I’m not sure if when you say signalling you use the term ‘signalling’ to mean the entire call or if you actually mean the signalling used to setup and clear down calls. I’ll assume that you mean the signalling to setup and clear down calls.
With regards to UDP based VoIP signalling i.e. SIP, unless you are planning to route your signalling over a separate IP network/path then you do not need to know how much bandwidth is used for signalling. The reason being that the voice CODEC will always use (even based upon todays low bandwidth CODEC’s) more bandwidth than the signalling. As you will not be signalling at the same time as voice is being transmitted if you have sufficient bandwidth for the voice you will have sufficent bandwidth for the signalling.
There are certain rare scenarios which create exceptions to this. However, for almost all existing deployments and requirements, these do not apply. These exceptions are:
1) If the signalling is used to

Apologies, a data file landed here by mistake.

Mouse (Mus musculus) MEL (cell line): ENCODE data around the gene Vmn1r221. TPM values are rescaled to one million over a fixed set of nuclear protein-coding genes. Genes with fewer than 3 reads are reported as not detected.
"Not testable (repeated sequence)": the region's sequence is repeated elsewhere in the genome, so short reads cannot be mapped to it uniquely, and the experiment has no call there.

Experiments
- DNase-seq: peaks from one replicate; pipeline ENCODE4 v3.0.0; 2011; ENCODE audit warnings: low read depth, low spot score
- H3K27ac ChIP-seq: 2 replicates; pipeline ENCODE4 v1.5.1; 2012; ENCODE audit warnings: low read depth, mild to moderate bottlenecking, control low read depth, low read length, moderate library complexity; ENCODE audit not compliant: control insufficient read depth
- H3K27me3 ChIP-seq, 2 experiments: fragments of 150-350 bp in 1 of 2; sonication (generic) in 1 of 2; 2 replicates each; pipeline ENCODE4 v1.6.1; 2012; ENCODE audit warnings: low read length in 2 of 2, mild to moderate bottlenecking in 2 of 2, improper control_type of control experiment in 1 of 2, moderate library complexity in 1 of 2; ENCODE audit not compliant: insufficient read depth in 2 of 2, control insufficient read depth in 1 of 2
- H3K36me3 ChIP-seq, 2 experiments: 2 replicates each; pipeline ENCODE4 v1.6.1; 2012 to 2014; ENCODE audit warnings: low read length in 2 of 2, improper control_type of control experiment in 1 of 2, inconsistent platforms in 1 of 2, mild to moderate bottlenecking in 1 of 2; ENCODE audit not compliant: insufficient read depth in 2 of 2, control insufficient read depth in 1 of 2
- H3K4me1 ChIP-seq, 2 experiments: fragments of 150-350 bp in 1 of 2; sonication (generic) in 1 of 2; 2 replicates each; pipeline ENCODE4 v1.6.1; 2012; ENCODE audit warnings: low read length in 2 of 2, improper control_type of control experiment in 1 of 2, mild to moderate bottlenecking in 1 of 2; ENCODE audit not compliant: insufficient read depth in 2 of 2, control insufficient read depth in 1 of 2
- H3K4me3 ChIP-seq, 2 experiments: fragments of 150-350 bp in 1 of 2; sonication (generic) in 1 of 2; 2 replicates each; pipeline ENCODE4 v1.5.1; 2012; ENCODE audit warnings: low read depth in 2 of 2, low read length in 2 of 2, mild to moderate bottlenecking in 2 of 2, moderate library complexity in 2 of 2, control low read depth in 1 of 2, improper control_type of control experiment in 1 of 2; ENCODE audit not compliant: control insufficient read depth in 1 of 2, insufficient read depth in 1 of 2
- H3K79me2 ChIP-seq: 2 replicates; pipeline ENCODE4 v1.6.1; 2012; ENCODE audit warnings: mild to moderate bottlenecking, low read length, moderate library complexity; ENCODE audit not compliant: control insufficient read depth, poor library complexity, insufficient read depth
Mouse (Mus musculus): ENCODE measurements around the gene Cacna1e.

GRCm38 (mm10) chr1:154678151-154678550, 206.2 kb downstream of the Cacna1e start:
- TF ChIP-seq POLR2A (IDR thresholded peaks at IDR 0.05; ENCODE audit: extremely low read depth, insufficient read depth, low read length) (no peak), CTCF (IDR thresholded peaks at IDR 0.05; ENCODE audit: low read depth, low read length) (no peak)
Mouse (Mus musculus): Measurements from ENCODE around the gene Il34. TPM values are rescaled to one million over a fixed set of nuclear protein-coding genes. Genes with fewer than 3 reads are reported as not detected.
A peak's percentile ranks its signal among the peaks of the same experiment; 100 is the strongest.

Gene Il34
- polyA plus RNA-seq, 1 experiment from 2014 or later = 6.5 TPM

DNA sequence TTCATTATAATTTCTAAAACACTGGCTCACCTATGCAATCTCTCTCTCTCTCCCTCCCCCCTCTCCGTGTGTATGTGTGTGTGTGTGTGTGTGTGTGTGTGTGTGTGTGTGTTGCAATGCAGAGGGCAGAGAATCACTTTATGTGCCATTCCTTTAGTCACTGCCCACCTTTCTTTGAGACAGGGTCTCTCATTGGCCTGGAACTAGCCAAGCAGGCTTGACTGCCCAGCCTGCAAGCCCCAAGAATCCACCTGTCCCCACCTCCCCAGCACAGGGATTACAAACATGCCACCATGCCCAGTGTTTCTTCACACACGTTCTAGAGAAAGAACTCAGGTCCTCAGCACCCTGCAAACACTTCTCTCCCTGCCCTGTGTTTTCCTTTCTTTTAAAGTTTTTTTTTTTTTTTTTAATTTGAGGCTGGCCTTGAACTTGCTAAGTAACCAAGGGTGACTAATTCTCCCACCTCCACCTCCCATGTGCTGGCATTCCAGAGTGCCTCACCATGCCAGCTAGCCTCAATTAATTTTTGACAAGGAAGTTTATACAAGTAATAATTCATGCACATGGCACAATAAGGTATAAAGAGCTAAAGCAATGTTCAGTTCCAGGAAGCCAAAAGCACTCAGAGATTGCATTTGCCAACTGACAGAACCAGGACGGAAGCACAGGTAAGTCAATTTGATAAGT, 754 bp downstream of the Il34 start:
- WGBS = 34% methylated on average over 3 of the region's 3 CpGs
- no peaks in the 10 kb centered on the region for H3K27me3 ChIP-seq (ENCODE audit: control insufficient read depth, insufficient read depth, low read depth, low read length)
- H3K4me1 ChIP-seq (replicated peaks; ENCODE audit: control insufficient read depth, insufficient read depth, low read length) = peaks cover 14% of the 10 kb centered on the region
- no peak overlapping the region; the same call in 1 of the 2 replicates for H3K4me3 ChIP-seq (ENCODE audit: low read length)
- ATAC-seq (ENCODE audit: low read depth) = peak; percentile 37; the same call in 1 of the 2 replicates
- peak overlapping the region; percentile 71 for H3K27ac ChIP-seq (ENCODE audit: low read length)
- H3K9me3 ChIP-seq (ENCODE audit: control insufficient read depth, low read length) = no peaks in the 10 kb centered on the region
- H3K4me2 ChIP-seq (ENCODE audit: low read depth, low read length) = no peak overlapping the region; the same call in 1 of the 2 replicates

2) If the signalling is constantly
in use (i.e. T.120).
3) If large number of
supplementary services are used
during the call.
For basic voice the CODECs will use more bandwidth than the signalling.
With regards to TCP based signalling – usually H.323 but H.323 can use UDP for call signalling (and SIP can use TCP) most of the above still applies but you will also have the overhead of the TCP keepalive packets (for H.323 you may have two lots of TCP packets – those for H.225.0 and those for H.245).
With regards to the bandwidth used for each voice channel it will depend upon the CODEC used, CODEC frames per IP packet and if voice activity detection (VAD)is used.
Do you know which CODEC you plan on using? If not what level of quality are you looking for?